“Nigeria is 93rd in e-infrastructure and 88th in e-government. Advanced e-infrastructure makes it easy for people to use the Internet for various daily activities, such as working, studying, shopping, among others. This pillar evaluates how high internet penetration is in a given country, as well as its network readiness to take advantage of Information and Communication Technologies. Nigeria’s internet penetration is moderate at 73 percent — 86th in the world, and the country ranks 105th in network readiness.
The Surfshark’s DQL, ranks 121 countries by their digital wellbeing based on five core pillars, and has ranked Nigeria 88th in the world.
Surfshark’s spokeswoman, Gabriele Racaityte-Krasauske, said: “In many nations, digital quality of life has merged into the broader concept of overall quality of life.
“There’s no other way to look at it now that so many daily activities, including work, education, and leisure, are done online. That’s why it’s crucial to pinpoint the areas in which a nation’s digital quality of life thrives and where attention is needed, which is the precise purpose of the DQL Index.”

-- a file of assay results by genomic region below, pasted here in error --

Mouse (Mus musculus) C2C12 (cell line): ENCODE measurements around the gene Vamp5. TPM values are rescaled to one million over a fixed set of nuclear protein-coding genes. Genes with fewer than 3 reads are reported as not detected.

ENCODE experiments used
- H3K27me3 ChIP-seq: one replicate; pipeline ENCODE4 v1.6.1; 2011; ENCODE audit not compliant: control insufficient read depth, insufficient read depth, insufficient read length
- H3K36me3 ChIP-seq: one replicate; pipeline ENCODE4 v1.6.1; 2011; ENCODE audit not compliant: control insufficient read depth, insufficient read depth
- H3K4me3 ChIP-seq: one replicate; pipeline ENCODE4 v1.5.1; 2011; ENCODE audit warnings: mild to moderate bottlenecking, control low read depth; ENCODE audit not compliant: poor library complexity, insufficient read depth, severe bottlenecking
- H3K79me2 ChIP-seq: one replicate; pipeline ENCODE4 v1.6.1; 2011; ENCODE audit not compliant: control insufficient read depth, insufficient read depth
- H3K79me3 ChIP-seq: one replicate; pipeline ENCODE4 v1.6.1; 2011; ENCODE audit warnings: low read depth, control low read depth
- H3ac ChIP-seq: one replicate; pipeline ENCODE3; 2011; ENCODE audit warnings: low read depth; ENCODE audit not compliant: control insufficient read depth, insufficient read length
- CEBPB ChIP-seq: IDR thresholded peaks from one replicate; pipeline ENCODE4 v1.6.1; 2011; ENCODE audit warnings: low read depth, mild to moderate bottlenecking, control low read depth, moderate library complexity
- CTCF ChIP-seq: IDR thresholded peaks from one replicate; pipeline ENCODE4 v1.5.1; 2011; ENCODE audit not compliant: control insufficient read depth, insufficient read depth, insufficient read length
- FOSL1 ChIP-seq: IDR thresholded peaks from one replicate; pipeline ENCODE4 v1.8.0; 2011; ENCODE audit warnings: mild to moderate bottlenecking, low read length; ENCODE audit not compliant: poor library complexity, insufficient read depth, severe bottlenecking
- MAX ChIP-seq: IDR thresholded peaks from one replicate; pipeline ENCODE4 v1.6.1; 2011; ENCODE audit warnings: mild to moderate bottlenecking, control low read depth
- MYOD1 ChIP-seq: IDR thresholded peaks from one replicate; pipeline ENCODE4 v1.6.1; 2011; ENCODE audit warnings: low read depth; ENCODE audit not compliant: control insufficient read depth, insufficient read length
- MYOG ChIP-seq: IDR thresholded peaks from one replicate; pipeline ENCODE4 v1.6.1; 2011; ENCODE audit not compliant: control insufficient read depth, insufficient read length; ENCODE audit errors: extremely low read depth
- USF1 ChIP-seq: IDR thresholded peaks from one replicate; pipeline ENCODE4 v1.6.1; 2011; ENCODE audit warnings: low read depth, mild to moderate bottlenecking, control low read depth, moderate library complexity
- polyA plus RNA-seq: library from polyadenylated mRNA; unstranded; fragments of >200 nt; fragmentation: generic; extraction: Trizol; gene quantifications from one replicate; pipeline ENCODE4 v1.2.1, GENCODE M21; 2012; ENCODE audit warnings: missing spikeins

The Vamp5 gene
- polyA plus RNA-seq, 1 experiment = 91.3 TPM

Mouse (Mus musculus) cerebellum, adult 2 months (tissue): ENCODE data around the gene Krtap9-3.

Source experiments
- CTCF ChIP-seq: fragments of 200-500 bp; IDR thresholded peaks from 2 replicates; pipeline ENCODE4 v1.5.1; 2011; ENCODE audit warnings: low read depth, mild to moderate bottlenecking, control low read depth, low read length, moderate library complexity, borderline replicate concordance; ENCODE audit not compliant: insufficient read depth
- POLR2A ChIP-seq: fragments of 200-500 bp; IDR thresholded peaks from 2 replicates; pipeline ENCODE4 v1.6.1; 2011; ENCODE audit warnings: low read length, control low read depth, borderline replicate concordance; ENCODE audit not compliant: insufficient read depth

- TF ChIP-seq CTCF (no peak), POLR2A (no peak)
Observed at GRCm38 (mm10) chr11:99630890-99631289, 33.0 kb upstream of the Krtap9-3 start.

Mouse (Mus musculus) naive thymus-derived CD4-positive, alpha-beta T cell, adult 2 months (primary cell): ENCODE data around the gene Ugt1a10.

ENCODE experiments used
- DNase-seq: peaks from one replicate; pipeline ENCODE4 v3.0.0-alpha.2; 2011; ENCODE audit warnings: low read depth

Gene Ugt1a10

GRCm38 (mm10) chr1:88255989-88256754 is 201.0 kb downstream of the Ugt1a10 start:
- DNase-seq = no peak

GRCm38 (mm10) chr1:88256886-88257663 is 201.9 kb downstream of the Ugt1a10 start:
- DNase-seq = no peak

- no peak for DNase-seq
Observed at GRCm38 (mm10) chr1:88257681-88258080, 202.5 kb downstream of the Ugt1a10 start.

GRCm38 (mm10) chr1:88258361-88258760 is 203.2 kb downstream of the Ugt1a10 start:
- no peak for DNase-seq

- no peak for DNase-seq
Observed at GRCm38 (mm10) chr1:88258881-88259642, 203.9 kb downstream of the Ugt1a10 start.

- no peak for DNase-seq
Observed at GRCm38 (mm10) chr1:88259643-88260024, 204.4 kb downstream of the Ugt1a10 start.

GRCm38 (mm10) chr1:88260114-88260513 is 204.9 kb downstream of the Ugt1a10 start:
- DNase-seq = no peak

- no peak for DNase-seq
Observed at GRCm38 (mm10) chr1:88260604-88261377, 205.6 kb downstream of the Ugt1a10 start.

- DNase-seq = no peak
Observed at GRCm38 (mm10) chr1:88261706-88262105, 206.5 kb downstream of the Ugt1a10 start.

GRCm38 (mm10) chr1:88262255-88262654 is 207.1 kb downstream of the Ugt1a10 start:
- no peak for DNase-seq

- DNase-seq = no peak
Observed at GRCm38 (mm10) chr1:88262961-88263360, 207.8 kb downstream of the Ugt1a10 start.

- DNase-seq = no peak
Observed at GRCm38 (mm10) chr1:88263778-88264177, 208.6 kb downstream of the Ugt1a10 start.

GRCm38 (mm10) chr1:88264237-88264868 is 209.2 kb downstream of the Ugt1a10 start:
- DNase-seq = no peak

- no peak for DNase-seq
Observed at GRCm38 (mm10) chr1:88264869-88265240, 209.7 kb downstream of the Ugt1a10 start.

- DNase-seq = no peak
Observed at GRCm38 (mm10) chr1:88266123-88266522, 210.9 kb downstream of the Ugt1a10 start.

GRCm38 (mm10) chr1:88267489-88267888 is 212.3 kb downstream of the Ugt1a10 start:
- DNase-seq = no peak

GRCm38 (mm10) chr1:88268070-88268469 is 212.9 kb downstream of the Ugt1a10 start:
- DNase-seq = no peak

“According to our study, Nigeria ranked 88th in the annual Digital Quality of Life Index, DQL, globally, dropping by two places from last year.
“The country also trails South Africa and Kenya, which ranked 72nd and 76th respectively in the fifth annual Digital Quality.
“In other pillars of the ranking, Nigeria performed best in internet quality, claiming 62nd place, while facing challenges in internet affordability, and ranking 108th.
“Also, Nigeria ranks 73rd in e-security, 88th in e-government, and 93rd in e-infrastructure. But, in internet quality, Nigeria is just around the global average. Fixed internet averages 25 Mbps in Nigeria. To put that into perspective, the world’s fastest fixed internet — Singapore is 300 Mbps.
“Meanwhile, the slowest fixed internet in the world — Yemen’s — is 11 Mbps.
Mobile internet averages 47 Mbps. The fastest mobile internet — the UAE’s — is 310 Mbps, while the world’s slowest mobile internet — Venezuela’s — is 10 Mbps.